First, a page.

The most important thing is to form good working relationships. Supervisors can learn many different skills and tactics, but few will be effective without positive relationships. Understand the concept of "essential attitudes" for a supervisor. Essential attitudes for success exist in every profession, whether you are a teacher, scientist, minister, pilot, or supervisor. Here's one: assume your employees are doing the best job they can from their point of view. This attitude will affect the way you speak, act, nurture, and support them. It might even help you remember to use PAS more often as a resource to improve performance. Another: spell out for employees what they need to do in order to succeed and then give them the ability to do it. Imagine how these essential attitudes influence a positive relationship, and how lacking they are with many managers.
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Studies indicate that 50% of employees have quit a job because of a bad boss. One study reported that 75% consider their boss a major source of stress, but most have no plans to quit. The health issue is stress. Here's a list of common complaints from a Harris Poll in order of severity:
- not recognizing employee achievements;
- not giving clear directions;
- not having time to meet with employees;
- refusing to talk with subordinates,
- taking credit for others' ideas;
- not offering constructive criticism;
- not knowing an employee's name;
- refusing to talk with people on the phone or in person; and
- not asking about employees' lives outside of work.
Nearly all of these complaints fall in the realm of communication, and some you may find surprising. For example, employees want you to know more about them personally. Do any apply to you? PAS can help you become a better supervisor on any of these issues.
Giving feedback to employees is not about delivering the good with the bad and hoping for the best. Your attitude and approach are critical. Do you show annoyance over the shortcomings of your employee's work, or do you deliver feedback with judgment-free specificity? The latter approach works better because valuable employees are hard enough on themselves. More importantly, give feedback with the intention of motivating employees. If an employee is not energized following a feedback interview, you have taken a step backward in that relationship. Whenever possible, use feedback meetings to teach new skills. Develop good working relationships with your employees and discuss how you will give feedback to them. Let them know that the purpose of feedback is to help them excel, not to find fault or shake their confidence. Use these guidelines the next time you give feedback. You will enjoy giving feedback more often, and you'll do it more effectively.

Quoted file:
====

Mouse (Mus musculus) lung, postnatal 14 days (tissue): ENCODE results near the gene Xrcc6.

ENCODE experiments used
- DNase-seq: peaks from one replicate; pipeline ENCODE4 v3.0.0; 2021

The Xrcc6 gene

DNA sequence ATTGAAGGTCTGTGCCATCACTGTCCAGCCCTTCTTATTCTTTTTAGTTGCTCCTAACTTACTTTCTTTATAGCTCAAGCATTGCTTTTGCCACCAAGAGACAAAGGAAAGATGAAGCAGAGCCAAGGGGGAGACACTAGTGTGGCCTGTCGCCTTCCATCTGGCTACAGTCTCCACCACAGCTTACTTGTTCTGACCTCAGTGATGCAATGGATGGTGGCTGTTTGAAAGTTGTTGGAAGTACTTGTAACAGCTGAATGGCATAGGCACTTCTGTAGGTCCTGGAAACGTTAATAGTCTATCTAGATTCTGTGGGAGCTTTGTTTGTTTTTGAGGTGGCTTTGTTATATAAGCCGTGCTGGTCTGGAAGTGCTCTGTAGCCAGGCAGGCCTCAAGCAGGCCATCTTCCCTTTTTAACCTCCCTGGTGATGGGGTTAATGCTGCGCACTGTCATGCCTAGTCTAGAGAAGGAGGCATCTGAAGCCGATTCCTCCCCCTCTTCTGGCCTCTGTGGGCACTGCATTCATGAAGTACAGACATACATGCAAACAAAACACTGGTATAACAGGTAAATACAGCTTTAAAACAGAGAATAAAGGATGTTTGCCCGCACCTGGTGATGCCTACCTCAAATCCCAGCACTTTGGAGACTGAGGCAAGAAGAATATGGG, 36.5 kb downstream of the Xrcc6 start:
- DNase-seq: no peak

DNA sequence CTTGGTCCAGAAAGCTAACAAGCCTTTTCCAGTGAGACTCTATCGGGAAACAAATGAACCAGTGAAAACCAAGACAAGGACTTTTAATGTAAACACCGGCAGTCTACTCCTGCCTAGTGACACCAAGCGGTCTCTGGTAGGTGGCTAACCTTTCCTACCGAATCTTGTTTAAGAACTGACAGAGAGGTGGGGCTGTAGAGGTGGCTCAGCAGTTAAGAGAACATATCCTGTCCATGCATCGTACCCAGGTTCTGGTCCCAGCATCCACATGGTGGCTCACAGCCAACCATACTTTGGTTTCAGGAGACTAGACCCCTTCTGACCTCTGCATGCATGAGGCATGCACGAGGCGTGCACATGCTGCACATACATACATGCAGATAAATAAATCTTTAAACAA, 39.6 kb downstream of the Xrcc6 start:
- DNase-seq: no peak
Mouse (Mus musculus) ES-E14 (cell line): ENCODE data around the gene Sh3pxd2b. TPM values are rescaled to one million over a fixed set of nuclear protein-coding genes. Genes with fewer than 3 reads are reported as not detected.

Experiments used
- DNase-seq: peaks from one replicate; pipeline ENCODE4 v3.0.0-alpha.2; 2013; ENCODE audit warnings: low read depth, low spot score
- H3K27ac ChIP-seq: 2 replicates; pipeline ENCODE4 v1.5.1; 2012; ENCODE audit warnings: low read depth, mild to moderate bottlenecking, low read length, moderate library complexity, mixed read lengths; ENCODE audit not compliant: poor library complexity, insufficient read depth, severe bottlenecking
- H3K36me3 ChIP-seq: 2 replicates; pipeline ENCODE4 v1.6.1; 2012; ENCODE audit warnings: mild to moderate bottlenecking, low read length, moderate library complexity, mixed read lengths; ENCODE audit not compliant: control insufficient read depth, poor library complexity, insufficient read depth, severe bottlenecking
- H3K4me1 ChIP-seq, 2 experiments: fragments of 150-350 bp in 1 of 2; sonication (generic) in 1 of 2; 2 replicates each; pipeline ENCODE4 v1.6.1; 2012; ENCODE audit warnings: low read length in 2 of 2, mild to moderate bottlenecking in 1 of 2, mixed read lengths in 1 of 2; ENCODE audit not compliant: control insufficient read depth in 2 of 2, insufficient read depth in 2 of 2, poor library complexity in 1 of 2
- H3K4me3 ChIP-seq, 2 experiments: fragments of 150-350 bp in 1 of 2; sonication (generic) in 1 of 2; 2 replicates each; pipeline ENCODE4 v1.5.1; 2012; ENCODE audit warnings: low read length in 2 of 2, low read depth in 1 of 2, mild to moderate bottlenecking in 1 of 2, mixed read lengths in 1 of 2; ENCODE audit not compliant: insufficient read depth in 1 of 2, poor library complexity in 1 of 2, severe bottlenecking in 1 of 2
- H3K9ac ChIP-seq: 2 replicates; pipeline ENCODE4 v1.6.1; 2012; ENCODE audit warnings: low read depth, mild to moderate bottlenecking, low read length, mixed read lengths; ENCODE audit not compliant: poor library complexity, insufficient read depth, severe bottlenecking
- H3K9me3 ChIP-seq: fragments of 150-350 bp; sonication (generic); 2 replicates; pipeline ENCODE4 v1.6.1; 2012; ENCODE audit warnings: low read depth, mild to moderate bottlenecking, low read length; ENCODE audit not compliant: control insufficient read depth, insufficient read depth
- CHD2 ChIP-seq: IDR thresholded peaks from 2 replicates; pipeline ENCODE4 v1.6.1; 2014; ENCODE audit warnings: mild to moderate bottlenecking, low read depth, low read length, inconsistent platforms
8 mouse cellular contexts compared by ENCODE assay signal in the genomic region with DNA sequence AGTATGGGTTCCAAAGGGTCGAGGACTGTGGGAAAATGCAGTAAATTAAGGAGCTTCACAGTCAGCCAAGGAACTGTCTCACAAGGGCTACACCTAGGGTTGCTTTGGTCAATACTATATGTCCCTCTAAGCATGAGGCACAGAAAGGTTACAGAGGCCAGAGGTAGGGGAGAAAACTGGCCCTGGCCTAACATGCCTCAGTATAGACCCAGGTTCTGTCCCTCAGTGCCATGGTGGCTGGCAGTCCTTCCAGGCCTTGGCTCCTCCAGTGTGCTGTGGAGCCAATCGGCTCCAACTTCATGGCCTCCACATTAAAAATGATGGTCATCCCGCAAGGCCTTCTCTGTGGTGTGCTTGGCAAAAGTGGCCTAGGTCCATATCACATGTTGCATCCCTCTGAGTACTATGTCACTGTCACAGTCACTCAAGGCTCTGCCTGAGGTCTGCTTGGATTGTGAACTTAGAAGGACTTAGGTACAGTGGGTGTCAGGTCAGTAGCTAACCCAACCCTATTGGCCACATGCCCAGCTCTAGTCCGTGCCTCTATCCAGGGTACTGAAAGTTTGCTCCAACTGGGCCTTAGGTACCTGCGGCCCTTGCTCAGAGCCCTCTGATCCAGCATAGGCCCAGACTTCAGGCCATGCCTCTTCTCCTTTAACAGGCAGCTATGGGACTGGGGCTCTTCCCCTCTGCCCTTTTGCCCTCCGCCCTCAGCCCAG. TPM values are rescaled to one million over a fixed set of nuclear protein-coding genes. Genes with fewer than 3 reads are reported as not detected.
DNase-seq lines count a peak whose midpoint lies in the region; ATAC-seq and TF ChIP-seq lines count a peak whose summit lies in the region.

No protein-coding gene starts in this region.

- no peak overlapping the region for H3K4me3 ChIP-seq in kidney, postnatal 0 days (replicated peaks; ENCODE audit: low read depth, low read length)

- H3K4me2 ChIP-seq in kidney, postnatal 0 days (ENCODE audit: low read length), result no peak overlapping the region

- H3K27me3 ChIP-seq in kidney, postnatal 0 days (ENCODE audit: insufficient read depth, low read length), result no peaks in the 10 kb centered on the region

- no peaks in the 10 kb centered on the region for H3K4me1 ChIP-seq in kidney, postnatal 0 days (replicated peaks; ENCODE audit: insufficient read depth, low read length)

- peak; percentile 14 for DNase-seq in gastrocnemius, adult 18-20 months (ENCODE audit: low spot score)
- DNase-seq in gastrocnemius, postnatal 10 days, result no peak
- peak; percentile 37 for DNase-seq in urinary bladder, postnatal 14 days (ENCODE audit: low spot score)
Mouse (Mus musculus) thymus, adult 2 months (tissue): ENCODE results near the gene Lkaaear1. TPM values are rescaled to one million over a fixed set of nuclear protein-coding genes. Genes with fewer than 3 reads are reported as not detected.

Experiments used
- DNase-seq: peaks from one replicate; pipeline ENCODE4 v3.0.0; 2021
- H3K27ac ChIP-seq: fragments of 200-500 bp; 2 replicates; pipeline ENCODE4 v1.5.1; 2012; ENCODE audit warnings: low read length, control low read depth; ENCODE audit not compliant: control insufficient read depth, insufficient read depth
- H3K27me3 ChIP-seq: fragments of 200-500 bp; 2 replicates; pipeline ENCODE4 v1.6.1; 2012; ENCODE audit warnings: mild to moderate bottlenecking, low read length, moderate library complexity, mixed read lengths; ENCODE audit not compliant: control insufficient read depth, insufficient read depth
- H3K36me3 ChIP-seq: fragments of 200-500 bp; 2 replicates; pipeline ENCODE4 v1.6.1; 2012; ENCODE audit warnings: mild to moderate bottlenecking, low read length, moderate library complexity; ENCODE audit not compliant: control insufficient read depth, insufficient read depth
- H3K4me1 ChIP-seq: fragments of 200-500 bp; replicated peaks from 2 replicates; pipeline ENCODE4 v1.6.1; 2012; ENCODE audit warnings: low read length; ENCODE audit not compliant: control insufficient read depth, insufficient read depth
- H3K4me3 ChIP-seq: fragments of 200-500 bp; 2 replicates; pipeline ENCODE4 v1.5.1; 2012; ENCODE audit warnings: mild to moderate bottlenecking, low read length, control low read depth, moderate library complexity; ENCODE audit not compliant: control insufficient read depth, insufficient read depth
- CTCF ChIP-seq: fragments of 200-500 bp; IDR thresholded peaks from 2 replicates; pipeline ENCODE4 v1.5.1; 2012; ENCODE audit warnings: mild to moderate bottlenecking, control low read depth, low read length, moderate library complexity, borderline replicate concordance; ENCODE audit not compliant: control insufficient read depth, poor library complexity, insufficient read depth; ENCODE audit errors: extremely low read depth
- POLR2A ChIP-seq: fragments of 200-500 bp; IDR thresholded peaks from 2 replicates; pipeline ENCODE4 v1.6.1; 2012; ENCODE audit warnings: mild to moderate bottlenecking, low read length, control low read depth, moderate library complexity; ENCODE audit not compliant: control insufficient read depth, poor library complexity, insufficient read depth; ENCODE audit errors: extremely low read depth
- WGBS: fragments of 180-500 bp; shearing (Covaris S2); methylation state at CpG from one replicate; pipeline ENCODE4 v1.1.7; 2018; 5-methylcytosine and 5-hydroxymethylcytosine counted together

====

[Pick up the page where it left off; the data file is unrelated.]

In the past, the same argument was used to minimize the impact of sexual harassment in the workplace. Today, sexual harassment is illegal. Research has now documented its true cost. Bullying in the workplace is rapidly receiving the same level of recognition, also supported by research. See this citation on abusive supervision. Do you ridicule employees? Have you put employees down in front of others? Have you accused them of incompetence, kept them away from “the good assignments,” not given them credit for their work, yelled at them, or invaded their privacy by asking probing personal questions? Many of these behaviors were once considered natural elements of the traditional workplace, but not today. Talk to PAS about making changes. Most employees who complain to supervisors about bullying say they do not see substantive changes from their tormentors. This implies that changing these behaviors can be tough. Still, you could remain at risk for employment or legal claims if your tactics don’t shift.
The term "constructive confrontation" has many definitions and applications in human interaction, but in the work setting it typically refers to a purposeful and planned meeting with an employee experiencing performance or conduct issues to motivate the worker to make improvements or desired changes. Although a constructive confrontation may utilize mention of disciplinary action, this is not a required element. Most employees perceive the supervisor to be a legitimate authority figure who has control or influence over the disciplinary processes. This is a dynamic of authority, and it is not overlooked by employees when confronted by supervisors. This dynamic is also helpful to instill motivation. Supervisors who socialize frequently with subordinates or are viewed by them as a friend may experience more difficulty in succeeding with constructive confrontations. This is because the dynamic of authority has eroded. Reasserting this authority can be tough because it requires choices that stress the friendship.
Technology can turn a job into a 24/7 experience, so a lack of work-life balance can be a challenge. This strain contributes to lower productivity and burnout. It's up to employees to "hit the off switch," but some are better at doing it than others. This makes awareness and education about work-life balance a worthy pursuit. Practice establishing traditions that facilitate work-life balance. One tradition might be having everyone agree to not respond to emails and work-related texts after business hours, except in specific circumstances. (This could influence employees to get more done during regular business hours.) Brainstorm other work-life balance ideas. Celebrate and reward participation in these practices. A Web search of “ways to achieve work-life balance” will lead you to many ideas. Consider input from your human resources advisor, too. Suggest PAS to employees who demonstrate struggles with work-life balance. Note that motivating employees to practice work-life balance won't be effective unless you are doing it yourself.